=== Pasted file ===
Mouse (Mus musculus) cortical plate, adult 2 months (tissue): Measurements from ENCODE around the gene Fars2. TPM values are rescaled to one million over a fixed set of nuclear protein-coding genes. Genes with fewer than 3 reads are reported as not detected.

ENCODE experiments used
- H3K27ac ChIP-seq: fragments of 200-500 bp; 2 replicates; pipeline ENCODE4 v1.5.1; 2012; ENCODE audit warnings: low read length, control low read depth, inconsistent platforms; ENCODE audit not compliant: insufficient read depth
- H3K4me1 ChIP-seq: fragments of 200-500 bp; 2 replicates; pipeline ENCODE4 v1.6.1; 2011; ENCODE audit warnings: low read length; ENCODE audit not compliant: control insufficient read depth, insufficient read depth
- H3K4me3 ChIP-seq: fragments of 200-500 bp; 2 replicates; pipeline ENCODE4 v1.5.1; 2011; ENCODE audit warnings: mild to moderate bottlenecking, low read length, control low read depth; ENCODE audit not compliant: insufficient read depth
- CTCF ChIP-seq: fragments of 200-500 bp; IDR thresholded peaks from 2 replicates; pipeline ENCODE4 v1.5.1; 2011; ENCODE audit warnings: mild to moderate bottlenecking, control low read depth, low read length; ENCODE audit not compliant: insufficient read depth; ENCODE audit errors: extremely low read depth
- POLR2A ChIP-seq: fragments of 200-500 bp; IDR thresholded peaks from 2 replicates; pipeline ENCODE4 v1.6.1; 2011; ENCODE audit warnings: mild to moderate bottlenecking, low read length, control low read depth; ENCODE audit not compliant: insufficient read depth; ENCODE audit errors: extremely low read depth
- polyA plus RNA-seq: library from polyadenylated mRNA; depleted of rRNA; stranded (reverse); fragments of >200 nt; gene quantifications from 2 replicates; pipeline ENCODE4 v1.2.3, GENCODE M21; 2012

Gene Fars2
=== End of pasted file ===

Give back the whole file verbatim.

Mouse (Mus musculus) cortical plate, adult 2 months (tissue): Measurements from ENCODE around the gene Fars2. TPM values are rescaled to one million over a fixed set of nuclear protein-coding genes. Genes with fewer than 3 reads are reported as not detected.

ENCODE experiments used
- H3K27ac ChIP-seq: fragments of 200-500 bp; 2 replicates; pipeline ENCODE4 v1.5.1; 2012; ENCODE audit warnings: low read length, control low read depth, inconsistent platforms; ENCODE audit not compliant: insufficient read depth
- H3K4me1 ChIP-seq: fragments of 200-500 bp; 2 replicates; pipeline ENCODE4 v1.6.1; 2011; ENCODE audit warnings: low read length; ENCODE audit not compliant: control insufficient read depth, insufficient read depth
- H3K4me3 ChIP-seq: fragments of 200-500 bp; 2 replicates; pipeline ENCODE4 v1.5.1; 2011; ENCODE audit warnings: mild to moderate bottlenecking, low read length, control low read depth; ENCODE audit not compliant: insufficient read depth
- CTCF ChIP-seq: fragments of 200-500 bp; IDR thresholded peaks from 2 replicates; pipeline ENCODE4 v1.5.1; 2011; ENCODE audit warnings: mild to moderate bottlenecking, control low read depth, low read length; ENCODE audit not compliant: insufficient read depth; ENCODE audit errors: extremely low read depth
- POLR2A ChIP-seq: fragments of 200-500 bp; IDR thresholded peaks from 2 replicates; pipeline ENCODE4 v1.6.1; 2011; ENCODE audit warnings: mild to moderate bottlenecking, low read length, control low read depth; ENCODE audit not compliant: insufficient read depth; ENCODE audit errors: extremely low read depth
- polyA plus RNA-seq: library from polyadenylated mRNA; depleted of rRNA; stranded (reverse); fragments of >200 nt; gene quantifications from 2 replicates; pipeline ENCODE4 v1.2.3, GENCODE M21; 2012

Gene Fars2